WCM Partners Dennis Wade, Cheryl Fuchs and Mike Bono obtained a unanimous affirmance of the dismissal of a Labor Law indemnification action from New York’s Court of Appeals, NY’s highest court. In the case of New York Hospital Medical Center of Queens v. Microtech Contracting Corp., the Court of Appeals was asked to consider a corollary to its decision in Balbuena v. IDR Realty, LLC, which held that an undocumented worker was not precluded from recovering lost wages in a personal injury action against a landowner under the state’s Labor Law.
In New York Hospital, the Hospital hired Microtech to perform demolition work. Two of Microtech’s employees, who were undocumented, were injured during the course of the work. The employees collected workers compensation benefits under Microtech’s policy, and thus were precluded from suing Microtech for personal injuries pursuant to New York State’s Workers’ Compensation Law. Instead, the employees sued the Hospital and were successful on their Labor Law 240 and 241(6) causes of action. The Hospital, then sued Microtech for common law indemnification claiming that though there was no “grave injury” or indemnification contract, Microtech should be stripped of its Workers Compensation Law Section 11 defense since it violated federal immigration statutes (the IRCA) by hiring undocumented workers.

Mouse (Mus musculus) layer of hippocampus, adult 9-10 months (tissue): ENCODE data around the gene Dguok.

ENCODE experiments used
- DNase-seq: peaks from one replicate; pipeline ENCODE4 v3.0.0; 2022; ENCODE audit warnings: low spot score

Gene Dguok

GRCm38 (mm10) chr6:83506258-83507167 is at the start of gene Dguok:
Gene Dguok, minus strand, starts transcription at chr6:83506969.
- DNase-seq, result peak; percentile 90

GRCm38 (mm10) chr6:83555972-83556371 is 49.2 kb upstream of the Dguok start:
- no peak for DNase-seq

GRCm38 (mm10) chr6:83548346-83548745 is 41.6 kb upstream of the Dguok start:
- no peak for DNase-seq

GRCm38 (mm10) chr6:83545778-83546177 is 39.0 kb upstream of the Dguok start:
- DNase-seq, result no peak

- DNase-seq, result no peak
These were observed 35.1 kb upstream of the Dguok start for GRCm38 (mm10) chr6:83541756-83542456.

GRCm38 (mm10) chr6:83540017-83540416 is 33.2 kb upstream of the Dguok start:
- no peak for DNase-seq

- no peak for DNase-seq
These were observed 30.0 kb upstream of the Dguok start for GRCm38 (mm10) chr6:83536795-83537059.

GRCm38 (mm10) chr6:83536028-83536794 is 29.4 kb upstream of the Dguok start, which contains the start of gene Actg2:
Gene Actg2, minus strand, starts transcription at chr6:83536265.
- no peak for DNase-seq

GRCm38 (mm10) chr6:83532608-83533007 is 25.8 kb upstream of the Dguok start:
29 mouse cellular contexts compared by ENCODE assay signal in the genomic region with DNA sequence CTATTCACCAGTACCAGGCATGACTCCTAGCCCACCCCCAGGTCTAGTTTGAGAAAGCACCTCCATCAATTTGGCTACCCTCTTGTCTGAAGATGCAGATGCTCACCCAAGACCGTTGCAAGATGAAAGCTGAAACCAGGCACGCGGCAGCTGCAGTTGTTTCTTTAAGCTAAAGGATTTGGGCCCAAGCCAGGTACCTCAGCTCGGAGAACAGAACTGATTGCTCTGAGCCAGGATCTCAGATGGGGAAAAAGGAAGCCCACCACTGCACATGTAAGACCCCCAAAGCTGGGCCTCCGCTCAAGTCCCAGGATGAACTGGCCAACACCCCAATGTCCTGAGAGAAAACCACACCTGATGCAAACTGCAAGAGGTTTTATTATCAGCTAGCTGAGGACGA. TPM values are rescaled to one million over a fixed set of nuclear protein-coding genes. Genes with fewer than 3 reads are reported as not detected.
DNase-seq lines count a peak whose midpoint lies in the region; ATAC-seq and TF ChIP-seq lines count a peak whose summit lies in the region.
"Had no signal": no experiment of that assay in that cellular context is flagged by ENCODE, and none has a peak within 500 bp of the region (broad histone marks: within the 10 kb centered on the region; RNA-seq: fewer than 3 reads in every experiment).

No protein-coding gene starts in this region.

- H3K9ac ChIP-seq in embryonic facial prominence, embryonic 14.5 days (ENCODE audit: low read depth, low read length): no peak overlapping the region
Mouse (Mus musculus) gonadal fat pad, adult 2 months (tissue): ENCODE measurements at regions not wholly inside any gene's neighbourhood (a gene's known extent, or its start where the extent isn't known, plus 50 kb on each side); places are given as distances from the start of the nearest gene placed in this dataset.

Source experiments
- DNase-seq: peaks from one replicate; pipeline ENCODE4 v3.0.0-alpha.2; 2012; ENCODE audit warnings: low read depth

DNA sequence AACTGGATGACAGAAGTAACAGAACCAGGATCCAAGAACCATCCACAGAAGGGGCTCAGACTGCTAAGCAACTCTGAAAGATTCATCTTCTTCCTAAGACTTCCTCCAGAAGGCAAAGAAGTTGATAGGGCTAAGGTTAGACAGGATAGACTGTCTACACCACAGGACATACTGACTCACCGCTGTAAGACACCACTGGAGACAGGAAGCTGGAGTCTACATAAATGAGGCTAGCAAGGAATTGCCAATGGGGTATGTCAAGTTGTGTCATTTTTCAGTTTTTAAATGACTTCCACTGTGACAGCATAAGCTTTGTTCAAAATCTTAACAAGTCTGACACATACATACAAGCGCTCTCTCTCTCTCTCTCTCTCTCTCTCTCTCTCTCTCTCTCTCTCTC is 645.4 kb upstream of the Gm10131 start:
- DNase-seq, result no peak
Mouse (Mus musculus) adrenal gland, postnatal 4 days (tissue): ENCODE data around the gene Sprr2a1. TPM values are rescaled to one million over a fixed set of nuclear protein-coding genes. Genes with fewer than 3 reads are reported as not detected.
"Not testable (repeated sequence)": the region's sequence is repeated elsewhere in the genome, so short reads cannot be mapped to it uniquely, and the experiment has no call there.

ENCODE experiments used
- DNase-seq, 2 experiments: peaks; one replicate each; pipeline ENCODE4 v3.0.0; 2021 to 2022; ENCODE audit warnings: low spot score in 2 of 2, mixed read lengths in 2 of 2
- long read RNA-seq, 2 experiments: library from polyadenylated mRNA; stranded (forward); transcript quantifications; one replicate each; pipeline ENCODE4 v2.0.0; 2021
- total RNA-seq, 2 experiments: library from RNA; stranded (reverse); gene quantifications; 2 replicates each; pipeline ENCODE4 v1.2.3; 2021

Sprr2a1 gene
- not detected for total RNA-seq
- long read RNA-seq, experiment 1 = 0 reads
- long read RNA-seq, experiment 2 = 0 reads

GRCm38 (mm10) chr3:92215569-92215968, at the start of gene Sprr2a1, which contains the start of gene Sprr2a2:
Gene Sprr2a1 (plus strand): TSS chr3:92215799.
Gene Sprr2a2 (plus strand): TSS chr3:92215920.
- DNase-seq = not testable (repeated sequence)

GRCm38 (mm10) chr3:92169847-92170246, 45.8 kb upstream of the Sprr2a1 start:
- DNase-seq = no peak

WCM immediately moved to dismiss, which was granted. The Appellate Division affirmed, but granted leave to the Hospital to appeal to the Court of Appeals. On appeal, the Court of Appeals was asked to decide whether an employer is stripped of its Section 11 defenses if it hires an undocumented worker in violation of the IRCA. The Hospital argued that since the “employment contract” between Microtech and the undocumented workers was illegal, the Court could not enforce it, and thus Microtech could not benefit from the Workers Compensation Bar. In opposition, Microtech argued that the existence of an employment contract was irrelevant, since Microtech was not asking the Court to enforce any contract, nor was Microtech raising it as a defense to the common law indemnification action. Instead, Microtech was asking the Court to apply the statute to the facts of the case (i.e. the Bar applied since there was no “grave injury” or indemnification contract with the Hospital). The Court of Appeals agreed agreed with us and affirmed the Appellate Division order, holding that if the illegality of an employment contract did not defeat the employees’ rights under an otherwise applicable state statue, as was the case in Balbuena, it would not annul the employer’s statutory rights in our case.
This decision is obviously welcome news for contractors and their insurers. As it stands, the realities of the New York construction industry are that many contractors do in fact hire undocumented workers. If the Court had changed the law by creating an exception where an employer hires undocumented workers, it would open up exposure to many of our contractor clients and their insurers despite the bar raised by Section 11 of the New York workers compensation law. It also happens to be WCM’s second victory in New York’s highest court in the past two months!
For more information regarding this post, contact Cheryl Fuchs at firstname.lastname@example.org